GOD I hope we enjoy the scones,” I said, staring at the stark, dominant architecture of Oxford’s former prison towering above, trying not to pay too much attention to the original Punishment Cells, kept intact for badly behaved guests or unappreciative diners perhaps?

Luckily we were neither, mainly because our time there, under the spurious auspices of British Tea Week (August 14-18), meant that I found myself drinking an Aperol spritz under a parasol in the gardens of The Malmaison Hotel and eating every last morsel of the vast tea we were presented with.

Despite the threat of incarceration looming over us, the ambience is very relaxing, an oasis of calm and tranquility, in sharp contrast to the hustle and bustle just a few metres away as people dine in the Oxford Quarter, shop in the Westgate or wait for a bus on New Road.

And yet here we were, with hardly a sound to be heard on the huge lawn that frames the back of the opulent hotel, except the scraping of knives, the tinkling of ice cubes, hushed conversation and the clink of cups being placed back in the saucers.

The outside space is a blessing actually, because the dining room is situated in the basement of the hotel, so rather dark in the summer months.

Perhaps to encourage guests and fellow inhabitants to embrace the sunshine and venture outside, Malmaison offers an enticing and good value afternoon tea menu, soon to be joined by the Italian Tea which boasts a Campari Gin & Tonic during Afternoon Tea Week.

We were pleasantly shaded as we chose our tea flavours, presented solemnly in a box by our waiter. Earl Grey for me, raspberry and blueberry for the girls.

We’d opted for the full works, so waited in anticipation, having forgone lunch, tummies rumbling blatantly.

And thank God we had because there is no way we could have managed such a vast feast otherwise.

It also meant we could tuck in with gusto, as the two-tiered cake stand approached, laden down with goodies.

We’d ordered one normal and one veggie tea, there even being a vegan option available for those that wanted, meaning no one batted an eyelid.

But a word of caution – those expecting a traditional English repast might be a tad disappointed, because this Afternoon Tea definitely has an American twist thanks to our friends over the pond.

So instead of cucumber sandwiches there were tiny burgers, miniscule bagels and mini sub rolls. The burgers, plain or mushroom, were as good as they get, literally. The beef patties were home-made, beautifully seasoned and cooked and nestled in itsy-bitsy brioche buns complete with red onion, slices of tomato, cheese and lettuce. More, more, more.

The bagels boasted smoked salmon, cucumber and cream cheese and then an egg mayonnaise sub roll that needed more salt and pepper.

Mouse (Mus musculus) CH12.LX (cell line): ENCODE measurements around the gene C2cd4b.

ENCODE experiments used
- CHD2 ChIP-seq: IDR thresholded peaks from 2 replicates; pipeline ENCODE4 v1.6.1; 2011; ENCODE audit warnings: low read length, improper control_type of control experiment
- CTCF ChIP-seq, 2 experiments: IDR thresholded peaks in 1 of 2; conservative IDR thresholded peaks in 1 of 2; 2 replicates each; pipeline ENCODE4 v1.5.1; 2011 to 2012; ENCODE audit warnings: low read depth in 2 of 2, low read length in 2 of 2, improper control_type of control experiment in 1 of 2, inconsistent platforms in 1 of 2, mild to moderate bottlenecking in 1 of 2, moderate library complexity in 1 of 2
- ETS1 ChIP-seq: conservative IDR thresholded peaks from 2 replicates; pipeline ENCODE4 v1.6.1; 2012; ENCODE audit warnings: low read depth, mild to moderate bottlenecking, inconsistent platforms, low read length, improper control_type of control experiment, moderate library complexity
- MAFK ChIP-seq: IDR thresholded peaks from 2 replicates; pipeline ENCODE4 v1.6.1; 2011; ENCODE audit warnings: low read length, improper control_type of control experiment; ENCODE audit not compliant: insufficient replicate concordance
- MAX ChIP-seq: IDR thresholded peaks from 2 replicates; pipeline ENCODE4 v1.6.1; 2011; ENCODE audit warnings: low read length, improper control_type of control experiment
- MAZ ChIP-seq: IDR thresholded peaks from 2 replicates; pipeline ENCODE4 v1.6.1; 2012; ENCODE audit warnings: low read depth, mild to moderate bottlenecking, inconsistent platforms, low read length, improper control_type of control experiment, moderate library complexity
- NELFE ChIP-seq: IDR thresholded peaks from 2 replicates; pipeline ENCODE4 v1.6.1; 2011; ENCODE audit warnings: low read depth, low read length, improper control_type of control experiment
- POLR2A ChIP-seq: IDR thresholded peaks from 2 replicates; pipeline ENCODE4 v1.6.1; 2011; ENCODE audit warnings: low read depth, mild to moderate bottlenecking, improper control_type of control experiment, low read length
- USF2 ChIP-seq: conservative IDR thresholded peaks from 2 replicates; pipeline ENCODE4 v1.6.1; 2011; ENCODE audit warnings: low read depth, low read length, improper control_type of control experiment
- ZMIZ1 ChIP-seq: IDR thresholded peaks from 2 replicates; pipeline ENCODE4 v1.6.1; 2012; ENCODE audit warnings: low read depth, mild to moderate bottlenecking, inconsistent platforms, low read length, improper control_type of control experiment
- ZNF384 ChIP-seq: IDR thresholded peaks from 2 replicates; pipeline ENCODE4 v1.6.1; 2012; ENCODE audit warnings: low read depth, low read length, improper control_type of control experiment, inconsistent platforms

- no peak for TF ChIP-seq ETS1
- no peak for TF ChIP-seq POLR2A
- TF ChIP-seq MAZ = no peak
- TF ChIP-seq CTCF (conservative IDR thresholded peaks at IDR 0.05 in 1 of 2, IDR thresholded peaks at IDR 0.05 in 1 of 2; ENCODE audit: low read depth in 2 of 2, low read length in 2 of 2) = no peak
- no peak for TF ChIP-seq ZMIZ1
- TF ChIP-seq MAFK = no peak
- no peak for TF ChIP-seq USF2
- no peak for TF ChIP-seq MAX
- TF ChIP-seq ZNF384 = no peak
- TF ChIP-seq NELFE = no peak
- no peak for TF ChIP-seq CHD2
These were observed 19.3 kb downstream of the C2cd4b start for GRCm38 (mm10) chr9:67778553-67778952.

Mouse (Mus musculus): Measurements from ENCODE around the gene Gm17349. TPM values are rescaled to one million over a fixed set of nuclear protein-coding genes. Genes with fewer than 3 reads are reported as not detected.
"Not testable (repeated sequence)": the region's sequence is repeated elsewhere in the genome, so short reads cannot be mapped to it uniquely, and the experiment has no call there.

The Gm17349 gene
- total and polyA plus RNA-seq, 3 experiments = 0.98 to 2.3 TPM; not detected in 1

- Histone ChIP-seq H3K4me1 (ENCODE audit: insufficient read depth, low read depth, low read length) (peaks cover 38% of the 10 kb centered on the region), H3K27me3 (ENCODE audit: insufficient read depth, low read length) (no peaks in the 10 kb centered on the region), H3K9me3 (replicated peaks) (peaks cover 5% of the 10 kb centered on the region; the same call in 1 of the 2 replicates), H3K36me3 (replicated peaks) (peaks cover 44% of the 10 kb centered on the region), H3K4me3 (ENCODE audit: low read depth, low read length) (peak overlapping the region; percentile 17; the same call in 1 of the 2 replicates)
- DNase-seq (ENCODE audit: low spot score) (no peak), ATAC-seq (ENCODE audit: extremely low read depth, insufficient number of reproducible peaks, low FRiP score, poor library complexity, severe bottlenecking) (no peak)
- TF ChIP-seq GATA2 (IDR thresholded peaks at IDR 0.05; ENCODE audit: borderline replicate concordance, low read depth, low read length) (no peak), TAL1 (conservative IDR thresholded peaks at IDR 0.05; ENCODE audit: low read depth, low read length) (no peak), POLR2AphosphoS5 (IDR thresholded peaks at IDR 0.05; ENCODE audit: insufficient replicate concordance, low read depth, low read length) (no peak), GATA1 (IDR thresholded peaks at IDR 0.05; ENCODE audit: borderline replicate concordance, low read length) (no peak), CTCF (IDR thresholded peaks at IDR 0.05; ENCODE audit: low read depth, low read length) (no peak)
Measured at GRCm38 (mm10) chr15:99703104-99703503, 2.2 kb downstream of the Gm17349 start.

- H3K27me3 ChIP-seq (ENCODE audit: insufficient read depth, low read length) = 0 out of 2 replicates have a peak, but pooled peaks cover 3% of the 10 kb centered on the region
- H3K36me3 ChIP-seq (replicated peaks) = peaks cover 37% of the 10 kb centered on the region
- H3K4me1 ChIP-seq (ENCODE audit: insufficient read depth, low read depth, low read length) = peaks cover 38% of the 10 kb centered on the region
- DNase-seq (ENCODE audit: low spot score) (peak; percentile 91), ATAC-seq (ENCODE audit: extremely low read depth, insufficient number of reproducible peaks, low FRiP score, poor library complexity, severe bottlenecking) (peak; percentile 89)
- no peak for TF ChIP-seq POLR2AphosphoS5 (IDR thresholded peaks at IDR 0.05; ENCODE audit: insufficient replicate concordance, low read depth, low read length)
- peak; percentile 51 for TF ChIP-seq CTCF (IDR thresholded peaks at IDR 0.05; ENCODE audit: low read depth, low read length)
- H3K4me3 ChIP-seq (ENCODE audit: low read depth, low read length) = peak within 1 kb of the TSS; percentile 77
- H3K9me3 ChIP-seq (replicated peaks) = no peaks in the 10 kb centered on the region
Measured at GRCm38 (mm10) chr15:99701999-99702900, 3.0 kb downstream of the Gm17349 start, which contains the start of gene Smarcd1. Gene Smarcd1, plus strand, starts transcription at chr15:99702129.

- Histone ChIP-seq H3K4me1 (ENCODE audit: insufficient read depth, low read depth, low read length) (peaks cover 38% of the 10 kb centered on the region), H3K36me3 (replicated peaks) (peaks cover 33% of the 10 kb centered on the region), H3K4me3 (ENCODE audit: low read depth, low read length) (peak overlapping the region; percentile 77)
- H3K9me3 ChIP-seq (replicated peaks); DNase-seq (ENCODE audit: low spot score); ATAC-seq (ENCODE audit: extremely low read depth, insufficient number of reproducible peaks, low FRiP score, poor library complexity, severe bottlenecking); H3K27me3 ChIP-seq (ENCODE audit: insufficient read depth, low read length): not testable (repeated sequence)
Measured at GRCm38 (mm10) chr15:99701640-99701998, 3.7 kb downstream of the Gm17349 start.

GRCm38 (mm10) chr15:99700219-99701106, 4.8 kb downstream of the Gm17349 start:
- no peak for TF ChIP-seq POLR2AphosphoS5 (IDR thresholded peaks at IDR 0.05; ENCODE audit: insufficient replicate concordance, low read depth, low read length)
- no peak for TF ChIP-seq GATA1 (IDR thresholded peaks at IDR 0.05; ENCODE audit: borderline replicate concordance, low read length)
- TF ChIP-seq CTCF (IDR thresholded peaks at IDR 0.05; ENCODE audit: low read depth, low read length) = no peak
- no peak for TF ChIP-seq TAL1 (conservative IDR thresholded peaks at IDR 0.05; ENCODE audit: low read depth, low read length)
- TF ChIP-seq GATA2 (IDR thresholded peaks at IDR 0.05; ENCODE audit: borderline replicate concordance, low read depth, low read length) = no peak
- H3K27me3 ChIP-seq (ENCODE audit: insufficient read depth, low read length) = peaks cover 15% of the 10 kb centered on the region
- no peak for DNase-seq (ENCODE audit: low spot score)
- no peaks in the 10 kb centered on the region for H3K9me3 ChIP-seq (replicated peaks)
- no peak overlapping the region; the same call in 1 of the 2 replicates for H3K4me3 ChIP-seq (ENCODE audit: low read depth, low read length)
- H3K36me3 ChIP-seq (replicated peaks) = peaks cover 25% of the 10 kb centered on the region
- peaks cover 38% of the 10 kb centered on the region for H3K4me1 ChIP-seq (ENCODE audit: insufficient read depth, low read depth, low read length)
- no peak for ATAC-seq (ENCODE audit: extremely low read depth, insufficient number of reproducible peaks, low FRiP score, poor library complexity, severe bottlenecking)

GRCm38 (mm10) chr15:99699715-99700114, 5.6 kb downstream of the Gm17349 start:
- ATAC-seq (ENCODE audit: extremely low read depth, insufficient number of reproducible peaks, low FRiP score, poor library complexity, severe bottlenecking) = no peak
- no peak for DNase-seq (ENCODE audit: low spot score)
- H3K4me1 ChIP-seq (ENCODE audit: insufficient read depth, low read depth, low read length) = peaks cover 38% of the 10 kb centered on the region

Little strawberry shakes in petite milk bottles with recyclable striped straws tasted like they used to in my childhood, not thick and malty but frothy and fruity.

The top layer of the cake stand groaned with delicious offerings such as the individual Bakewell tarts whose crusty, nutty, almondy, flaky finish was just perfect, the pastry crumbly.

The salted caramel chocolate brownie was another instant hit, thick, dirty, soft, chewy and glossy, it clogged in all the right places.

The double chocolate cupcake was an odd choice though I thought considering we’d just eaten a thick chocolate brownie – why not a sponge of another flavour, there are so many others to choose from, so I left it, being rather chocolate-ed out and moved on to the seasonal cheesecake.

It featured a shot glass with a vibrant red jelly topping, yoghurty filling and ginger biscuit crunch at the bottom.

The Luisiana slider followed fast on its heels – another caramelly, biscuity, chocolate square which was also a must.

Which meant that when our waiter reappeared carrying a basket of freshly-warmed fruit and plain scones and a tiny pot of strawberry jam and crusty thick Cornish cream, we almost balked, until they were placed on the table and the alluring sweet, just baked smell wafted up into the non-existent breeze, washed down with endless cups of tea.

It was with reluctance therefore that we had to leave the sanctuary of the Malmaison gardens, even if we had narrowly avoided the Punishment Cells.

But I reminded myself that as it’s Afternoon Tea Week in just a few days, there was no reason why I couldn’t sneak back and do it all again.

After all, for £19.95 for the full Afternoon Tea, £27 with a glass of champagne or a cocktail, there’s no excuse not to.

What’s a little Campari between friends?

Katherine MacAlister